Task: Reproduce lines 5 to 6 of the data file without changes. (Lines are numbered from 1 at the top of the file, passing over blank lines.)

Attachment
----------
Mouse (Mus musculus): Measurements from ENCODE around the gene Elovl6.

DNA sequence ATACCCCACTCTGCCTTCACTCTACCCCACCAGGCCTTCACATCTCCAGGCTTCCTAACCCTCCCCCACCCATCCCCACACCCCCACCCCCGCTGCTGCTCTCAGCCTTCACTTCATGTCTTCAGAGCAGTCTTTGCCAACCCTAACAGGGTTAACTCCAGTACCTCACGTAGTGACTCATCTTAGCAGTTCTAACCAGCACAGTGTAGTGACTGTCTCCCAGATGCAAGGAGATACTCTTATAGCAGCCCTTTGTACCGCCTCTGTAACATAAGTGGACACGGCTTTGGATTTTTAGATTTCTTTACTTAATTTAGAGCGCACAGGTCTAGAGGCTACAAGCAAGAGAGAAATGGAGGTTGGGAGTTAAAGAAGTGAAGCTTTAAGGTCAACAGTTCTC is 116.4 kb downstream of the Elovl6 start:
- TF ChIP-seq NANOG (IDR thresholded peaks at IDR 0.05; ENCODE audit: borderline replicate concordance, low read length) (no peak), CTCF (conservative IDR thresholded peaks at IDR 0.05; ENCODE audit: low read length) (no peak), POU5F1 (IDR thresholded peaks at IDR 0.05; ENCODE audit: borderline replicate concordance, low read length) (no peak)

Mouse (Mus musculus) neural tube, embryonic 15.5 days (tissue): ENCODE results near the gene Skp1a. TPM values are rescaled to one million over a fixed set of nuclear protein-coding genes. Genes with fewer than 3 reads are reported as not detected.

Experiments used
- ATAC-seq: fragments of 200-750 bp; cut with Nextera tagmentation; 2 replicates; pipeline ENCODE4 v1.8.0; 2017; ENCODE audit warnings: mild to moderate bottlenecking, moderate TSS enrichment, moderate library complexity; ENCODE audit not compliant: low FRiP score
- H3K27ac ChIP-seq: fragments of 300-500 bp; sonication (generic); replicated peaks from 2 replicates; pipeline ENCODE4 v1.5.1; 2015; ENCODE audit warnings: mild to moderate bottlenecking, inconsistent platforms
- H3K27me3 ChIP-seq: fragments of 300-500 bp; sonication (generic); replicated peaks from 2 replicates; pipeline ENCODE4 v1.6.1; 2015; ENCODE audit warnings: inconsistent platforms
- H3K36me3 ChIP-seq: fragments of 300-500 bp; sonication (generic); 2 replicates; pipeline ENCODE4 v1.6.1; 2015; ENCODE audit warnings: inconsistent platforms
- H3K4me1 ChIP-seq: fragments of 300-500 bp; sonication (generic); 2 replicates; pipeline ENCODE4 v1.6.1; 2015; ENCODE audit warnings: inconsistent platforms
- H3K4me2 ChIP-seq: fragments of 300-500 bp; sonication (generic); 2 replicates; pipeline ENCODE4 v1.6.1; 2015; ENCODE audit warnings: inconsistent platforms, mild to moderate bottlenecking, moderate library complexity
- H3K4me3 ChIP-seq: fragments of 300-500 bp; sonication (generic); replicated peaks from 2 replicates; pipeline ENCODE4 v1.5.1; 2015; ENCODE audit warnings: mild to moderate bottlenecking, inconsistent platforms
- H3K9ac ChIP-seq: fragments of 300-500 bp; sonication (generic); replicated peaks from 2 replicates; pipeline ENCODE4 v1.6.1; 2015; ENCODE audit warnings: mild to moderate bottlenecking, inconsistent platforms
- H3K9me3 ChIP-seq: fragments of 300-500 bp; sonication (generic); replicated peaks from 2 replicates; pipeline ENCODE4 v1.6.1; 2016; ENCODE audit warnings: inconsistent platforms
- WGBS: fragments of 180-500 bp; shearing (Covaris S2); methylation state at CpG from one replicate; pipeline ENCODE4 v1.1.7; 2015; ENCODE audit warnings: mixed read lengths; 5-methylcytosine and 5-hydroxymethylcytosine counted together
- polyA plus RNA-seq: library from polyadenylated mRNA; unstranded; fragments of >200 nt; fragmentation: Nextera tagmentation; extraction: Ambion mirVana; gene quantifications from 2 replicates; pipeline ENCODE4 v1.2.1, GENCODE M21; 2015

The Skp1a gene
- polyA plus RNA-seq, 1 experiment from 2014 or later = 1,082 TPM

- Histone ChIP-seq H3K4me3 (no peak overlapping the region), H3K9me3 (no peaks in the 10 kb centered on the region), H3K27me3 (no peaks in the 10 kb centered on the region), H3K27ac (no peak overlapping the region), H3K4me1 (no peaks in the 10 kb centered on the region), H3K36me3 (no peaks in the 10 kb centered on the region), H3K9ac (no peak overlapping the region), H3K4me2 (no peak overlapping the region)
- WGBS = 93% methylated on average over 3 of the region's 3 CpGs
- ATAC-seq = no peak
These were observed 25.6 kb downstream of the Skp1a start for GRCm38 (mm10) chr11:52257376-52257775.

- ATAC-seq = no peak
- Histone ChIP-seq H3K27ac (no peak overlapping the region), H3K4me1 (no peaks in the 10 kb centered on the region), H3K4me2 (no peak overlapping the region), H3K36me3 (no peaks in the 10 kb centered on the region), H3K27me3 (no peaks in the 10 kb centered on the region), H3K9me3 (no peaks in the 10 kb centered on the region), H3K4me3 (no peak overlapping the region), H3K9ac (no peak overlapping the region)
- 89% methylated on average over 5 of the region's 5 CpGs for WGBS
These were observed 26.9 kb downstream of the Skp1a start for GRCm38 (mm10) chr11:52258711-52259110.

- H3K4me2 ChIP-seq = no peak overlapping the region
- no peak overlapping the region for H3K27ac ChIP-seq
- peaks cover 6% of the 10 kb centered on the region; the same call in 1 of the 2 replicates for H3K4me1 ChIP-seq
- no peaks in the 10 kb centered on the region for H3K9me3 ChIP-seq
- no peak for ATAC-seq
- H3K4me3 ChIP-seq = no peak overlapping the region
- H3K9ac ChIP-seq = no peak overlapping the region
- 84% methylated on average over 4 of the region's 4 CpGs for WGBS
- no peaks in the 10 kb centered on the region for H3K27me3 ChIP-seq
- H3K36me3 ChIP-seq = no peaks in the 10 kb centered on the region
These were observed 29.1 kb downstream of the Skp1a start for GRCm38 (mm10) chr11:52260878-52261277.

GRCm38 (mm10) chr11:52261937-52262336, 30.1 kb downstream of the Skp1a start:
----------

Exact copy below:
Experiments used
- ATAC-seq: fragments of 200-750 bp; cut with Nextera tagmentation; 2 replicates; pipeline ENCODE4 v1.8.0; 2017; ENCODE audit warnings: mild to moderate bottlenecking, moderate TSS enrichment, moderate library complexity; ENCODE audit not compliant: low FRiP score